Living in a pro-war society this Remembrance Day

Photo of Victory Square by Jason Payne via the Vancouver Sun

Photo of Victory Square by Jason Payne via the Vancouver Sun

The unfortunate irony of military-industrial complex and global war industry

By Cazzy Lewchuk, Columnist
Every November, we remember wars and their victims. Veterans and civilians alike are honoured and mourned. We reflect on the horrors and losses of war, and hope that nothing like that will ever occur again. At the same time, war is constantly waged and fueled around the world by our own governments.

The US military in particular is incredibly invasive and destructive to global warfare. As NATO allies, I believe that Canada and other countries participate in this warmongering—an expensive and deadly industry. Canada spends billions a year on the arms industry, buying and selling weapons used to kill soldiers and civilians en masse.

I have respect for the armed forces and individuals who serve. I understand there are horrible places in the world that do need military intervention. At the same time, I believe that wars are endlessly created and supported for economic reasons. Not every soldier deployed is fighting for the freedom of civilians—and in many cases, they only end up causing further anti-Western rhetoric. Not every bomb dropped and every person killed is done directly to keep us safer. Casualties of war and the death of civilians is never justified.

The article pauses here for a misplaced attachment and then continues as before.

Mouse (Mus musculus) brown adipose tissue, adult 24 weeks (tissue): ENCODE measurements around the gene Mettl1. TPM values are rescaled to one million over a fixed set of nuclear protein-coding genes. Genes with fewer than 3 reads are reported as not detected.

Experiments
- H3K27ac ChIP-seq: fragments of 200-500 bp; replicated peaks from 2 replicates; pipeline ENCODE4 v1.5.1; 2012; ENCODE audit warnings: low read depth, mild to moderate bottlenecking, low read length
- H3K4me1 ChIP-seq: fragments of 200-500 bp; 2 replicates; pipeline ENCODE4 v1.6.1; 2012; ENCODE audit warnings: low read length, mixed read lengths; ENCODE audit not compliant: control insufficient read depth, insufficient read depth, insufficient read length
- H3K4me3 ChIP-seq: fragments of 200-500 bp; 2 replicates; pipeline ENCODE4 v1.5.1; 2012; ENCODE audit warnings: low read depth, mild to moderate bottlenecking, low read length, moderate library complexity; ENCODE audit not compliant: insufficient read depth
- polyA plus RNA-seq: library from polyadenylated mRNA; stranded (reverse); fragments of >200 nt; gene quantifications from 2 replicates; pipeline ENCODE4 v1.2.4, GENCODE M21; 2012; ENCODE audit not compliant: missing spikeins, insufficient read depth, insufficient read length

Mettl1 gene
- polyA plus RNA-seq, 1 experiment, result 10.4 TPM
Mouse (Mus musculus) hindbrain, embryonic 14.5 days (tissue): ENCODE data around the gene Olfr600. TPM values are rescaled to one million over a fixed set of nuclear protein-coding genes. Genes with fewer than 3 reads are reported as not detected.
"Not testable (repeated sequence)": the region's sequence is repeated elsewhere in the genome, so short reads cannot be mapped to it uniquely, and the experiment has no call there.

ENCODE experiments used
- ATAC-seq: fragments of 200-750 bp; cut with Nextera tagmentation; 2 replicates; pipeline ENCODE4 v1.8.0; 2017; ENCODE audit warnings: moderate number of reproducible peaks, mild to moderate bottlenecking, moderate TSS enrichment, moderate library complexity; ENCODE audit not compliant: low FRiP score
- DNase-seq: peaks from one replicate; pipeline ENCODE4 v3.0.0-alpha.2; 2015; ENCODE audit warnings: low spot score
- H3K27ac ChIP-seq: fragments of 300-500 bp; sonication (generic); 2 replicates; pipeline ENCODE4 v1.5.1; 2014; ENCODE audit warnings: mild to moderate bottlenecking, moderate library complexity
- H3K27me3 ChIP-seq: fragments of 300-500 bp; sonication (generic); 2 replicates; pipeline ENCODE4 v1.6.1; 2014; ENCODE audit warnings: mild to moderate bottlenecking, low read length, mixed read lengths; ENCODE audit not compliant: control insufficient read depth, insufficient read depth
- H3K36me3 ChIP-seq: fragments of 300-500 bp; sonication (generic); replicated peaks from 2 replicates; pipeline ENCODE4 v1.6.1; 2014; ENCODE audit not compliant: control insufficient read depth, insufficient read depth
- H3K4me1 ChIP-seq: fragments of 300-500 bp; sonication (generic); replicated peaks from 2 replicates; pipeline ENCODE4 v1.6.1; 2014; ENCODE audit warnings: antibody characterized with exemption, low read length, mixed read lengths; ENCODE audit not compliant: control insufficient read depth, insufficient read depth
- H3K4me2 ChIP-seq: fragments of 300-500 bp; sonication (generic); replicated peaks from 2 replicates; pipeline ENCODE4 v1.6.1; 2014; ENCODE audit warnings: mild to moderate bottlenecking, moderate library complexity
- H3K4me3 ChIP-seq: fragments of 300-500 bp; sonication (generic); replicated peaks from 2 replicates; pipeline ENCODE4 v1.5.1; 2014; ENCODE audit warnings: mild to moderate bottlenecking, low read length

War destabilizes entire global regions. It creates destruction and conditions that further contribute to terrorism, oppression, and the refugee crisis. Even if we aren’t always participating in the war crimes, the global military-industrial complex and trade ensures that all countries are complacent. The Iraq War alone left hundreds of thousands dead, and that area is no more stable today (in fact, it’s much worse).

We remember soldiers of the past who died in combat, only to send more soldiers to their deaths across the globe. We remember civilians who were caught in the fury, only to indirectly kill more civilians with Canadian-made weapons. In the 21st century, the cost of war is more unnecessary than ever, yet our western society just keeps getting into them.

I’ll be wearing a poppy this week to remember those who died. I’ll especially be remembering the current global victims of war, in which millions of people are displaced and killed based on warfare perpetuated by us, the “good guys.” It’s disappointing and heartbreaking to see military budgets increased and more wars fought while our government hands out poppies to commemorate war as something of the past.


The Other Press

The Other Press, Douglas College's student newspaper since 1976. Articles, insight and updates from the New West and Coquitlam campuses.

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